Tempeh vs Tofu - Know Your Soy Superfoods!
We live in an age, in which we have access to a lot of incredible ingredients and brilliant recipes from all around the world. This is especially great for people looking for an alternative, meatless source of fat and protein. And while a lot of us are already pretty acquainted with tofu - and a lot of tofu-based meals - it's definitely not the only soy-based meat alternative out there. Another great option is tempeh - and recently, it's been gaining a lot of popularity.
So what is it, what is it good for - and is it better than tofu? Let's have a look.
What is tempeh?
Tempeh is a soy-based meat alternative, that comes from Indonesia - and until the 1970s, it mostly stayed there. But in the last few decades, it made its way to Western cuisines, and now it's pretty common to find tempeh in your local supermarket.
And while the main ingredient in tempeh is good old plain soybeans - it's absolutely not the limit. Any bean or grain can be used to change and amplify the taste of this product. And some creative masters go a step further and power up their tempeh with seaweed, seasonings, or even vegetables. The sky is the limit.
What's the difference between tofu and tempeh?
The main difference between tofu and tempeh comes from the production process. Tofu takes ground-up soybeans in water, then they are heated, and coagulated using minerals like magnesium salt. The curds get pressed, and the finished product is known as tofu. And it comes in many different forms: from a solid, steak-like super firm tofu, to soft and creamy silken tofu - and everything in between.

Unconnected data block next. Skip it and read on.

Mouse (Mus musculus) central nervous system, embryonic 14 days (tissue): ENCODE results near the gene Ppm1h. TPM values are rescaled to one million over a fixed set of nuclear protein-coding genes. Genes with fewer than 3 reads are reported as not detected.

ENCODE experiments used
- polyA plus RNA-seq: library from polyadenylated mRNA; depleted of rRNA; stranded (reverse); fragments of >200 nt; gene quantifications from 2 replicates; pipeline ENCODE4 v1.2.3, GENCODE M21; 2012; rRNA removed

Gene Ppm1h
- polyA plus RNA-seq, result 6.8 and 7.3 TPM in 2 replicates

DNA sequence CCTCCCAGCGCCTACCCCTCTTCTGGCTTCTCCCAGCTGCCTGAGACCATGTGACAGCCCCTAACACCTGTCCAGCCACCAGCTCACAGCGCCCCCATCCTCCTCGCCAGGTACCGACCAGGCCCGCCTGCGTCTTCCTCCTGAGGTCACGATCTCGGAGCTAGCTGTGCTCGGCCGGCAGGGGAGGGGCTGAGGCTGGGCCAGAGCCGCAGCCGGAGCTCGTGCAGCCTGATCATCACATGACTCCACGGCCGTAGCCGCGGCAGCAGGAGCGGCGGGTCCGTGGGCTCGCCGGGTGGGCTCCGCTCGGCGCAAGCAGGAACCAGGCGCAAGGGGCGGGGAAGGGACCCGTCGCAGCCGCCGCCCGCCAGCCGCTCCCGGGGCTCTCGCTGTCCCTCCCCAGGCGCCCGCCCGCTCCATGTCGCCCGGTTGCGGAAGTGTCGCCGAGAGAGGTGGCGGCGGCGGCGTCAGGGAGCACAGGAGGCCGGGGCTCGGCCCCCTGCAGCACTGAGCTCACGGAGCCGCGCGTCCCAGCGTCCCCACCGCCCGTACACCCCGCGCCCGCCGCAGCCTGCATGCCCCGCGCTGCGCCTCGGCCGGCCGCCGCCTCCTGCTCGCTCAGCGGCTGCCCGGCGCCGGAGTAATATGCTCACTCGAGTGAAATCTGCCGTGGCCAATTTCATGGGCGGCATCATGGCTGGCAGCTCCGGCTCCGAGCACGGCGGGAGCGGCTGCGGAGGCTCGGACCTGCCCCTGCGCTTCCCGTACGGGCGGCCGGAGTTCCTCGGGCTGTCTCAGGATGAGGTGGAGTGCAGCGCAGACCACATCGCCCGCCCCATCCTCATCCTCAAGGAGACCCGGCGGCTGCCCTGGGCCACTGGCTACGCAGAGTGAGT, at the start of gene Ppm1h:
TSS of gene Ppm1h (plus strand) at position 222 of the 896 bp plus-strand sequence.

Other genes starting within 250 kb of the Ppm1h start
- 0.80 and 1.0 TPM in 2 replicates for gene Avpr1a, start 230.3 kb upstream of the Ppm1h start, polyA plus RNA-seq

And what is tempeh made of? The exact same thing. However, tempeh takes already cooked soybeans, which are injected with fungi, which ferments the bean mass. It's a process similar to making cheese or yogurt. During the time, the beans form into a firm block. The block is now known as tempeh. And unlike tofu, it comes in only one form - a solid block.
As you can see, the process of making the two products is wildly different. Despite using the same base - the wonderful soybean - everything else then goes to two completely different directions
Therefore, it's no surprise that there are several differences between tempeh vs tofu when choosing the option for your next meal. So, let's cover them one by one!
Tempeh vs Tofu: Flavor
Tofu has a very similar flavor to soy milk - and by that, we mean that it's very neutral and easily gets overpowered by all the spices and sauces you may throw at it. The porous texture of tofu helps as well. Acting essentially like a sponge, it soaks everything up and acts as a vehicle for flavor.
Wondering what does tempeh taste like? Well, tempeh actually gets a fair bit of flavor from its cooking and fermenting processes. The fermented proteins give off an umami-ish mushroom and nut notes, which makes it a good meat alternative flavor-wise. And it contains no salt - so you're free to marinate it with soy sauce or even season it a bit of MSG, increasing tempeh's meaty qualities a little bit more.
Tempeh vs Tofu: Nutrition
Tempeh and tofu are made out of the same thing - so many can expect both of these products to share pretty similar nutritional qualities. Right?